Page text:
The torrential rain makes the cobbled streets slick and slippery as Jon keeps his head down and darts through the streets as quickly as he can dare to do. His water-logged hair is plastered flat against his forehead. He can feel the rain soaking through his clothes to the skin underneath, his boots squelching with every step, until he finally makes it to the apartment block he had been aiming for.
He leaves a wet, dripping trail behind him as he makes his way up the stairs to his brother’s apartment. Water drops from his hair, down his nose. Wiping his hand over his face doesn’t seem to do a single thing to stop it.
He knocks on the door when he makes it to the third floor. It takes Robb less than half a minute to answer it, the grin on his face the same as it always was. It’s as if they have never been apart.
“Look at you; you’re soaking,” Robb says. “Get in here, you great lump.” He guides Jon inside his small home, laughing at the sight of him. “I always knew you couldn’t take care of yourself. Haven’t you ever heard of an umbrella?”
“I wanted to get here as quickly as I could,” Jon explains. “Couldn’t wait to see your smug face again.”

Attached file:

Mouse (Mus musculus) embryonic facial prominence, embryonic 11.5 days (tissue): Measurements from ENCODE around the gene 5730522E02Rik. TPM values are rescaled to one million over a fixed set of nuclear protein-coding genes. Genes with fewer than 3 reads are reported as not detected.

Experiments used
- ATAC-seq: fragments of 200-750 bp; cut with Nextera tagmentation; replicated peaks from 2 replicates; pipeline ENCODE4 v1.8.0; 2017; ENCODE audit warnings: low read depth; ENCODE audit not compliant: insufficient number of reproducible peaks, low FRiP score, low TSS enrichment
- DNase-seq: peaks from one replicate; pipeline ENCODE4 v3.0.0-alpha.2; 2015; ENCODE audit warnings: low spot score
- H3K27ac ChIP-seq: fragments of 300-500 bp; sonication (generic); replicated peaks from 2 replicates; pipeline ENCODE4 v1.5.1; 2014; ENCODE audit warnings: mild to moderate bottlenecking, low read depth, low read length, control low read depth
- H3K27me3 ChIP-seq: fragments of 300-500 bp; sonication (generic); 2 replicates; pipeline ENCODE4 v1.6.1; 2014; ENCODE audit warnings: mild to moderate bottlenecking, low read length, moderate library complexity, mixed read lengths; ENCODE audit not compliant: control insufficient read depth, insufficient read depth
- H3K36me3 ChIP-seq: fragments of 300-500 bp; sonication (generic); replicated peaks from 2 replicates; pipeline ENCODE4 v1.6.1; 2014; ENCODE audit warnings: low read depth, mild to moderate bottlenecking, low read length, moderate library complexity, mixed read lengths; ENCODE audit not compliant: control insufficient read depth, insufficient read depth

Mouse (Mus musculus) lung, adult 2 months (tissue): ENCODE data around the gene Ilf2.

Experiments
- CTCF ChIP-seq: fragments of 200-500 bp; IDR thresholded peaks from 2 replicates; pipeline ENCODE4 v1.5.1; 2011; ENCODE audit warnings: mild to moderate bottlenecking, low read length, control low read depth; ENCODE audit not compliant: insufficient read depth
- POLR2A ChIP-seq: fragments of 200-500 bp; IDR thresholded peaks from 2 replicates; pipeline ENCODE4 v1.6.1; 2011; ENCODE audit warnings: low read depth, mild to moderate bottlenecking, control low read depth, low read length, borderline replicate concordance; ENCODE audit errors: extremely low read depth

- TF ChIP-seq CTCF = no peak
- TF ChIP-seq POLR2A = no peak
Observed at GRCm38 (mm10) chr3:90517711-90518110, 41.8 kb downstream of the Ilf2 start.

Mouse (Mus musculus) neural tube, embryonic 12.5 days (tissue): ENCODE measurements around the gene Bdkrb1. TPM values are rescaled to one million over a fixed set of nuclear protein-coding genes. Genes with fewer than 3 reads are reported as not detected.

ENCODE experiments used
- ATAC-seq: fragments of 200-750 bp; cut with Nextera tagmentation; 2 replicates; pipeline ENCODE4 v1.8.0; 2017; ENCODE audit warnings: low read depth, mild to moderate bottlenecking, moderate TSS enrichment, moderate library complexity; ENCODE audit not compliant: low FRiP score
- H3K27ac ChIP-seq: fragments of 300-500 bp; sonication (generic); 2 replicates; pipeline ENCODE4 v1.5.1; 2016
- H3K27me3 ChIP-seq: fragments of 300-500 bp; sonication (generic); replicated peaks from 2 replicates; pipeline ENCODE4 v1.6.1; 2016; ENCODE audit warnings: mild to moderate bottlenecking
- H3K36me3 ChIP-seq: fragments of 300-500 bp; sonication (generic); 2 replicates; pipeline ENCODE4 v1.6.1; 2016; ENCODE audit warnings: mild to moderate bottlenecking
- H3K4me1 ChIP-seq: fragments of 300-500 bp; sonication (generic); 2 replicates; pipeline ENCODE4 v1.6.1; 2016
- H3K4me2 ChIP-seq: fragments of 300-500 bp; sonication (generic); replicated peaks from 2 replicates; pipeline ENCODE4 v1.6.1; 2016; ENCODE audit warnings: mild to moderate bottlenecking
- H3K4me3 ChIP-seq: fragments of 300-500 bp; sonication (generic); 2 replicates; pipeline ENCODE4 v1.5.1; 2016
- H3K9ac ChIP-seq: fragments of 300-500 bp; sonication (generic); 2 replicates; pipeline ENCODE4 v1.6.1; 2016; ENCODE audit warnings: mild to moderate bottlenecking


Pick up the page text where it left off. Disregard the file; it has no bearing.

Robb’s grin only widens, and he beckons Jon into his tiny kitchen. He grabs up a towel and attacks Jon’s head with it, mussing up his hair in an attempt to dry it. Jon thinks it’s actually just an attempt to annoy him, so he shouts and flails his arms. His hand cuffs Robb on the jaw, and he hears laughter even if he can’t see through the mask of the towel.
“Stop squirming,” Robb says, rubbing harder at Jon’s head. “Can’t have you dripping all over the flat, can I?”
“It’s not my hair that’s dripping,” Jon complains. “My clothes are soaked too.”
Robb pulls the towel from his head, grinning suggestively. “Wouldn’t want you to catch a chill,” he says.
Jon looks over his shoulder, and wets his lips nervously. “Are your flatmates home?” he asks. They can’t risk getting caught. Maybe they can explain this to each other, to themselves, but there would be no way to get an outsider to understand. He needs his half-brother. All the time they had been apart it had felt like he was losing his mind.
Robb shakes his head. “They’re gone for the weekend,” he murmurs. The grin begins to fall, and he slides his hands onto Jon’s shoulders, still holding onto the wet towel. It hangs over his shoulder, useless against the puddle Jon is dripping onto the ground. “Come here,” Robb says.
Jon takes a step forward, only a few inches, but it’s enough to bring him close enough to Robb. Robb’s hands slip down from his shoulders in order to ease his wet coat from him, and then he peels away the rest of Jon’s layers - scarf, gloves, cardigan, t-shirt. “Why do you have to wear so many clothes?” Robb complains, but then there is only bare skin and his complaints seem to die away. In the warmth of Robb’s kitchen and the heat of his hand, Jon forgets about the cold day outside.